I have long been a proponent of Canada getting their very own tropical island, but taking someone else’s tropical island seems so …. Un- Canadian. Maybe you could set up a drill rig and bore into the earths crust allowing magma to swell to the surface and create your own island. Or a giant log raft. Maybe a domed pleasure resort powered by hot springs in the Rockies, or something.

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  2. Two Cents says:

    plane to montreal, then to Canadian caicos, with a short skip and a jump to cuba-
    finally, an American’s path to cuba would open up…

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  3. I really like the idea of a Canadian tropical island. One thing though, Newfoundland was a British colony until 1907. Then it became it’s own “dominion” similar to Canada, but lasted only until 1933 when they went bust and their legislature voted the dominion out of existence. The British government appointed a board that looked after Newfoundland for 15 years and there was no legislature, no elections, nothing. In 1942 citizens wanted to have their own government again, and the process was started to decide on having their own independent country, join Canada or stay under British control. However the British board that ran Newfoundland from 1933 on, was still there until Newfoundland joined Confederation on March 31, 1949. When that occurred, a British crown asset joined Canada, not an independent country. That independent country ended in 1933.

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  4. Pete Klein says:

    Gee, I feel so sorry for the Canadians not having their very own tropical paradise.
    I wouldn’t object if the US government offered Canada Florida or Texas at a reasonable price.
    Maybe we could sell Canada all of the southern border states and let the Canadians worry about illegals.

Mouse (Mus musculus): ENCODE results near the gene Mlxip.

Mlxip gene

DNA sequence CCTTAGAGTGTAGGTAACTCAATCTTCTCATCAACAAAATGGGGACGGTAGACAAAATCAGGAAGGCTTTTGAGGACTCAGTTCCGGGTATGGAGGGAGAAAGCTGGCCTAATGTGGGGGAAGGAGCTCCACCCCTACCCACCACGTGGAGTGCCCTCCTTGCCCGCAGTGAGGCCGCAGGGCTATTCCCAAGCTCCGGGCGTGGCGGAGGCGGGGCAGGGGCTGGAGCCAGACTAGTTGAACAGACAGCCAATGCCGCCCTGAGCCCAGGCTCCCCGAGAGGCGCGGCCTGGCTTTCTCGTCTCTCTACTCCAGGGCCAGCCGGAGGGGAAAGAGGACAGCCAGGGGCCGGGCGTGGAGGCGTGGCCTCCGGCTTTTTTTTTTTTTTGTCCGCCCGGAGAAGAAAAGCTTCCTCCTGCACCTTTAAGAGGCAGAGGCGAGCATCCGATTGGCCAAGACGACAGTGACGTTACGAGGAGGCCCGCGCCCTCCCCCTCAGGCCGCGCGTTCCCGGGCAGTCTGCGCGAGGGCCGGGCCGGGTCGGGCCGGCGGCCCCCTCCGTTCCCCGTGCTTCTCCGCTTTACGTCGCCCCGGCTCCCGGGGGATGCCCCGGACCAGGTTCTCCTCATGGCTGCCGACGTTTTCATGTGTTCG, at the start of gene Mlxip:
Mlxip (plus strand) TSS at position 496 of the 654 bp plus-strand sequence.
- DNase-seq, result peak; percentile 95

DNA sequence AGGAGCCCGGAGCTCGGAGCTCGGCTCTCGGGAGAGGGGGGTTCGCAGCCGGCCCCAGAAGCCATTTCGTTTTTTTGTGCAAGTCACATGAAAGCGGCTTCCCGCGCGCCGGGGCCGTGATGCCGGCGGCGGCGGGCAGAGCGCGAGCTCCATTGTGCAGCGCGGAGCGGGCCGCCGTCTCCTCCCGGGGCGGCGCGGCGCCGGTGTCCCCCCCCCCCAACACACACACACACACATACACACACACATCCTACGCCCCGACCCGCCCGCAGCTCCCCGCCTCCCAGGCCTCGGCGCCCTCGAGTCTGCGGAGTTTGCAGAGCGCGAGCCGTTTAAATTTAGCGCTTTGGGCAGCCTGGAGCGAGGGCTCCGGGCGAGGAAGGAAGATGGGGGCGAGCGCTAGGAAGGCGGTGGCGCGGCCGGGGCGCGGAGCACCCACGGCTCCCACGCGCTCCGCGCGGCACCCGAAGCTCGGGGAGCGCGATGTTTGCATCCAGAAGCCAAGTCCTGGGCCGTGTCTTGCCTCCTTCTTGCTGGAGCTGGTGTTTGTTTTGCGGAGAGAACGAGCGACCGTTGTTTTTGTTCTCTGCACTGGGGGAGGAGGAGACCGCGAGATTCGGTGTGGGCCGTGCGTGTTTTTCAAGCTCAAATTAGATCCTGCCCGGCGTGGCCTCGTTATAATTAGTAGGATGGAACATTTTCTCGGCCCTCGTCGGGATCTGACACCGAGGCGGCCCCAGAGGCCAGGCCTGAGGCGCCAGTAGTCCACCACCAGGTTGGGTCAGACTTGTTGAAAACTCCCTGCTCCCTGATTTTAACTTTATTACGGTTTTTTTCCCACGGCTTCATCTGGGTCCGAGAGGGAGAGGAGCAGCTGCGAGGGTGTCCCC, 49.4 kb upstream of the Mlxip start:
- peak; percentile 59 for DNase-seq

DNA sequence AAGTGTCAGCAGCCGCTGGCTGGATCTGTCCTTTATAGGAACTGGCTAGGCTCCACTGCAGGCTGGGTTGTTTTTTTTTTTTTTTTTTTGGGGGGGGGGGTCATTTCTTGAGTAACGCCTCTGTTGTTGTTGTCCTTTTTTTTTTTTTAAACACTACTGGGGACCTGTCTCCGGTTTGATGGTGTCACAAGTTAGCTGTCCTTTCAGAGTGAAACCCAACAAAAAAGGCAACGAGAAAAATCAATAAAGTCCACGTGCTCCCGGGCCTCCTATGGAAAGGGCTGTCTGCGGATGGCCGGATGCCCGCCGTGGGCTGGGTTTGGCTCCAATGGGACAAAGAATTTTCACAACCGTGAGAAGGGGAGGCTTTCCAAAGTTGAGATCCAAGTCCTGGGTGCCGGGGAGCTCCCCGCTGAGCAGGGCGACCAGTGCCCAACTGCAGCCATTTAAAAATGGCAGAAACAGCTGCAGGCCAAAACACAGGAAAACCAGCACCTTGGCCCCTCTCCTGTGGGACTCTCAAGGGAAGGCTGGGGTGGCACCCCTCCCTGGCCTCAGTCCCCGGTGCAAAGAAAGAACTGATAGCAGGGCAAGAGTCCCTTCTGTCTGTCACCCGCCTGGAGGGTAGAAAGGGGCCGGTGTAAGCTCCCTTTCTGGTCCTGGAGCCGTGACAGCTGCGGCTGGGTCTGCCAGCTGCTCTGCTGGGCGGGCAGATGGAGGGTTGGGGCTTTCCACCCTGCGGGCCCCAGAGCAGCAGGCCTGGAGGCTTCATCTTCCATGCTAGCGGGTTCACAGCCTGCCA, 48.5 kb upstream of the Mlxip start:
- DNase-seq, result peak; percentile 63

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  5. Hank says:

    As someone who is not a “fun in the sun” type of guy (ie, I’m not big on long, sandy beaches filled with people), making Turks and Caicos part of Canada is not high on my priority list – in fact, it’s not on the list at all.

    Now, if we’re talking having some place like Vermont become part of Canada, that’s a whole different kettle of fish!

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  6. tootightmike says:

    I’m already tempted sometimes, to move to Vermont. If Vermont became a part of Canada, I’d have to start packing.
    I think it would make more sense to sell Florida and Texas to Mexico…. but then the US would have a belligerent neighbor.

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  7. B Naqqi says:

    Only a very few people in TCI think this idea, every time it comes up, is even remotely viable. Everyone else doesn’t want to trade one colonial master for another, realises that Canadian tax models would never work here with our cost of living, and is afraid of the inundation of people for whom we lack jobs and resources that would happen if full integration was made.

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  8. Lucy Martin says:

    Phillip Blancher and B Naqqi:

    Additional info and feedback improve the conversation. Thanks for the input!

    Knuck, thankfully, I haven’t heard anyone in Canada proposing “taking” tropical turf.

    I guess the optimistic view is that some irresistible, win-win proposal would emerge with a happy-ever-after exchange of mutual benefits.

    It doesn’t seem very likely to me, as there would be significant issues and opposition in Canada and the Turks and Caicos Islands.

    B Naqqui, is there any majority consensus in TCI on what political status residents want? The status quo, or…?